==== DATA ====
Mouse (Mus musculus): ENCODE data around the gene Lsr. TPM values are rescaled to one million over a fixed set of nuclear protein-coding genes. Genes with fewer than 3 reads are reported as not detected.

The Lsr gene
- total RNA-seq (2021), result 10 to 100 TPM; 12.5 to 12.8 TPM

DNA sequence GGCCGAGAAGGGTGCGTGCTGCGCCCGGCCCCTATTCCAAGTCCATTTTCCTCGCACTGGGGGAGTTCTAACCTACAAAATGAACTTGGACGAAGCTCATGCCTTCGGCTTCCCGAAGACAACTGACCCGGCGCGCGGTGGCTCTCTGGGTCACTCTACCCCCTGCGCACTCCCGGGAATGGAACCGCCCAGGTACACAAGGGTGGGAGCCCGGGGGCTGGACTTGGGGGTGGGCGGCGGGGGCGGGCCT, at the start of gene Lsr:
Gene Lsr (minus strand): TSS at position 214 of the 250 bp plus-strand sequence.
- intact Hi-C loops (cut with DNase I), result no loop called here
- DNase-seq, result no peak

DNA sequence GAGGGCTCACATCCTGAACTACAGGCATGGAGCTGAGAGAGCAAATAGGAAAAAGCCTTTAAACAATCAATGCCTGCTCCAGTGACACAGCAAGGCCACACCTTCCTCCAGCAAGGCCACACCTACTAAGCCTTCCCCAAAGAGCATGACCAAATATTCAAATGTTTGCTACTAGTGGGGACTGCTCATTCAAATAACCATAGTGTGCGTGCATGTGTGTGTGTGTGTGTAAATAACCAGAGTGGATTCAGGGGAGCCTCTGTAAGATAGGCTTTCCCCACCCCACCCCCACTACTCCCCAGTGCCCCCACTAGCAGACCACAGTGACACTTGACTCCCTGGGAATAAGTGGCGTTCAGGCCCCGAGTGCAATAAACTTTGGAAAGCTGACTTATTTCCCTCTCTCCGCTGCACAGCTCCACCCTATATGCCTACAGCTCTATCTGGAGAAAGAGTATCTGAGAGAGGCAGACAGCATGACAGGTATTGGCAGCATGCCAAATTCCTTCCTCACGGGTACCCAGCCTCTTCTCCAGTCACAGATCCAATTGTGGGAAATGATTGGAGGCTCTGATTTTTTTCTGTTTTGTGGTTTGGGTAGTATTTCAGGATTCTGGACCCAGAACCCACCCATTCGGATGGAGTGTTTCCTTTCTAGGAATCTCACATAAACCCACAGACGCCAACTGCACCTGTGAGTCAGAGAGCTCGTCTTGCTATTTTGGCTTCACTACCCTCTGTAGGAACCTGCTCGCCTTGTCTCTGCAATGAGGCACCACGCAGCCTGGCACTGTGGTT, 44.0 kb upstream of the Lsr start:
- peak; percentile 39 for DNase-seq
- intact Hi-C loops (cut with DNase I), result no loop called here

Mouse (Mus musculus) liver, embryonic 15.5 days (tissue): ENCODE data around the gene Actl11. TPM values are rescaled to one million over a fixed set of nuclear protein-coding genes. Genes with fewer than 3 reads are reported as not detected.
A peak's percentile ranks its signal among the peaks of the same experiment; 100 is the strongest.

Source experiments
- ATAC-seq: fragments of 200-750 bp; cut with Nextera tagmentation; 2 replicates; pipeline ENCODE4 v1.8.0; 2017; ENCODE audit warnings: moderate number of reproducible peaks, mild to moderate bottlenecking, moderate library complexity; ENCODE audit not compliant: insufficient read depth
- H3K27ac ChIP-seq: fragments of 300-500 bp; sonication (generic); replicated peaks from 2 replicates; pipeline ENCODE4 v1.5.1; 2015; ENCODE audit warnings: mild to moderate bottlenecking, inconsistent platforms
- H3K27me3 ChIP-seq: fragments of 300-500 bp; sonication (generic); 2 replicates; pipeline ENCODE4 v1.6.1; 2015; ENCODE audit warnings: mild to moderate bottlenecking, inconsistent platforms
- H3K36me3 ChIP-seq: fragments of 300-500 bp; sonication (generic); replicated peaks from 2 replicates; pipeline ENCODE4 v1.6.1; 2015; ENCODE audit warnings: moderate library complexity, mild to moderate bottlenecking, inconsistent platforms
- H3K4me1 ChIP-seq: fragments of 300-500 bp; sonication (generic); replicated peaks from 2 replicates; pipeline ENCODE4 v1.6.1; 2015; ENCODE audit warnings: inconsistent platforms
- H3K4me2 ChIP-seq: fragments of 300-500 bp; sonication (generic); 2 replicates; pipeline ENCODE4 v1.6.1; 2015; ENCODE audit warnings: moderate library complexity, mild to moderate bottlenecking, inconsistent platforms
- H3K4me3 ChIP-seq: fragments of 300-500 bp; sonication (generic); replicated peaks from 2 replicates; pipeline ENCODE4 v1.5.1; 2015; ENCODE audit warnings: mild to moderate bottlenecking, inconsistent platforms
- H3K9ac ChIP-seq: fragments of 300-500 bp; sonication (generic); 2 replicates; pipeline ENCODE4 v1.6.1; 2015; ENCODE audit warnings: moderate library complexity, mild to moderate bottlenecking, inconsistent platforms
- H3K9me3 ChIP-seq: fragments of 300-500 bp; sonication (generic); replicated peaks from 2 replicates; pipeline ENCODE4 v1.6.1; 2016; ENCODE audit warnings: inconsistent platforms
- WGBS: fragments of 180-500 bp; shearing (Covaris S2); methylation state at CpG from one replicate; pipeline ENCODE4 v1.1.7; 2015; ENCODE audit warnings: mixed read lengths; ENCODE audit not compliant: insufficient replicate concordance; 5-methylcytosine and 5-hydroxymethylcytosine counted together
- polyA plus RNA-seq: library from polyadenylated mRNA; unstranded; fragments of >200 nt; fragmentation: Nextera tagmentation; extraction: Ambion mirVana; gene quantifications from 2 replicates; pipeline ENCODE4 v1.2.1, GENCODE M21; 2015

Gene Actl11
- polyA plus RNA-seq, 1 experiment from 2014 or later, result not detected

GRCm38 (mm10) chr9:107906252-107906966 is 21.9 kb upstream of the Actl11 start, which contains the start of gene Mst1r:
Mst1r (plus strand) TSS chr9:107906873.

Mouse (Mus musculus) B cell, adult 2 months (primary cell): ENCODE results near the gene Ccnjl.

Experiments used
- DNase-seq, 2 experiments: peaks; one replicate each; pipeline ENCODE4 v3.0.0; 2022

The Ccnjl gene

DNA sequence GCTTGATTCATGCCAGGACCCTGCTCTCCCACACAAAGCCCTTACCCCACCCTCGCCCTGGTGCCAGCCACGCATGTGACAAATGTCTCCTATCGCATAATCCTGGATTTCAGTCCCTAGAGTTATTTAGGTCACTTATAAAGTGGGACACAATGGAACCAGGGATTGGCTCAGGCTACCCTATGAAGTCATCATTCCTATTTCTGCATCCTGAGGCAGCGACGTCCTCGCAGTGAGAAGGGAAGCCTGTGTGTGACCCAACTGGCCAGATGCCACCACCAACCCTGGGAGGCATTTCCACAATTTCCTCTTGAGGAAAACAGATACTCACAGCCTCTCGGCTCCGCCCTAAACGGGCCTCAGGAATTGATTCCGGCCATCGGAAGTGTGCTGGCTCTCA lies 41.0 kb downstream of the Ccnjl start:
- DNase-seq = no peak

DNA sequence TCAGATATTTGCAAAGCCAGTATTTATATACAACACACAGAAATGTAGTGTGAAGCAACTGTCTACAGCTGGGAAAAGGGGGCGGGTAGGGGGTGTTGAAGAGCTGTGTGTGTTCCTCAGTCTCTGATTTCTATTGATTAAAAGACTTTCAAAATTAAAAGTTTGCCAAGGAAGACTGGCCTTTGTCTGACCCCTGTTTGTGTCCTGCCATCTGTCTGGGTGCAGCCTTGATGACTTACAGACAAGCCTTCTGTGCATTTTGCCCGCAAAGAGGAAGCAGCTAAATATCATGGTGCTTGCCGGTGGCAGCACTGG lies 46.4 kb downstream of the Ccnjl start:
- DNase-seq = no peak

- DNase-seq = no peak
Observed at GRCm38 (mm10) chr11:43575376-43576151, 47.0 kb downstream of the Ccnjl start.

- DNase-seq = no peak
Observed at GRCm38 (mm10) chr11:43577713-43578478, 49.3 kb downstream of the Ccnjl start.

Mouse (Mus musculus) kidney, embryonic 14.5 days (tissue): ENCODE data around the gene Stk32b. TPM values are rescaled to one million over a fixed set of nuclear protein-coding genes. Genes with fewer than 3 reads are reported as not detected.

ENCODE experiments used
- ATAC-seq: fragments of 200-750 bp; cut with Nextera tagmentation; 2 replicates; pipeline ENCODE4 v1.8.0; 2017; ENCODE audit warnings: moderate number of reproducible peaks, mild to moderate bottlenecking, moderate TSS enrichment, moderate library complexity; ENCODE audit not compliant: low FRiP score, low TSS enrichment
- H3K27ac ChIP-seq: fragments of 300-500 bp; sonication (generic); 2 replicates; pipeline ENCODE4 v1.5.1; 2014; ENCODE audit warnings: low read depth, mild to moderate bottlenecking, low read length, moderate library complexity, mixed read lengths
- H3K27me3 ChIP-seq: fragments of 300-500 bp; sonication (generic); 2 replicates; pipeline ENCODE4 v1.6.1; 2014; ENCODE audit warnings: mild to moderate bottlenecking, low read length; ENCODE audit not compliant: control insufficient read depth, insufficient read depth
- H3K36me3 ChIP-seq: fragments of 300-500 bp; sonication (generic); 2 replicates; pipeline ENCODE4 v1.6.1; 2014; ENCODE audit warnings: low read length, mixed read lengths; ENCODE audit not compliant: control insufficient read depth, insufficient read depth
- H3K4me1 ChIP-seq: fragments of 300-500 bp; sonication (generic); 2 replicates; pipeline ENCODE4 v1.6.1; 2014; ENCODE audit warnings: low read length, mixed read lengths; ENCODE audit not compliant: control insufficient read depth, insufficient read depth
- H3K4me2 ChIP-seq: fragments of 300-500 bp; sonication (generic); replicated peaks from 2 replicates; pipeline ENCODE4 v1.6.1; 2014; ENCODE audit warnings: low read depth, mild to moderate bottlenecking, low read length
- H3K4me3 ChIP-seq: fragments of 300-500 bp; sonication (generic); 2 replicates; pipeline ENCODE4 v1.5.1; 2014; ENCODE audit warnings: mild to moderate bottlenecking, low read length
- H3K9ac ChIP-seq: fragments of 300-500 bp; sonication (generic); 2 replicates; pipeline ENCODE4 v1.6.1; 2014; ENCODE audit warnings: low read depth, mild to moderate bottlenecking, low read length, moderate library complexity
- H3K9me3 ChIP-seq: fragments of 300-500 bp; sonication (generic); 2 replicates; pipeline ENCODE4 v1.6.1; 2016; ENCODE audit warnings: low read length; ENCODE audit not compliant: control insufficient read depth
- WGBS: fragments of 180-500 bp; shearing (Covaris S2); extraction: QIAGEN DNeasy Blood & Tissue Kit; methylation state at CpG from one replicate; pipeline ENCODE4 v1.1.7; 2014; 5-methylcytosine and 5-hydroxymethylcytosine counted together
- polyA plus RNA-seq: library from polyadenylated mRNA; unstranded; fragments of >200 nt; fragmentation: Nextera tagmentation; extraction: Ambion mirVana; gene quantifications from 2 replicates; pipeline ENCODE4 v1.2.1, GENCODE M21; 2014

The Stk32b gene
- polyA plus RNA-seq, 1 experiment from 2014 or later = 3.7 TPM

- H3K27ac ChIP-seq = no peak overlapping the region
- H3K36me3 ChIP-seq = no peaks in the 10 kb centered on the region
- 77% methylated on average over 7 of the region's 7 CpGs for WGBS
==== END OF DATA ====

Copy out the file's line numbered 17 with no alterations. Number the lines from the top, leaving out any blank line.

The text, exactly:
- H3K36me3 ChIP-seq: fragments of 300-500 bp; sonication (generic); replicated peaks from 2 replicates; pipeline ENCODE4 v1.6.1; 2015; ENCODE audit warnings: moderate library complexity, mild to moderate bottlenecking, inconsistent platforms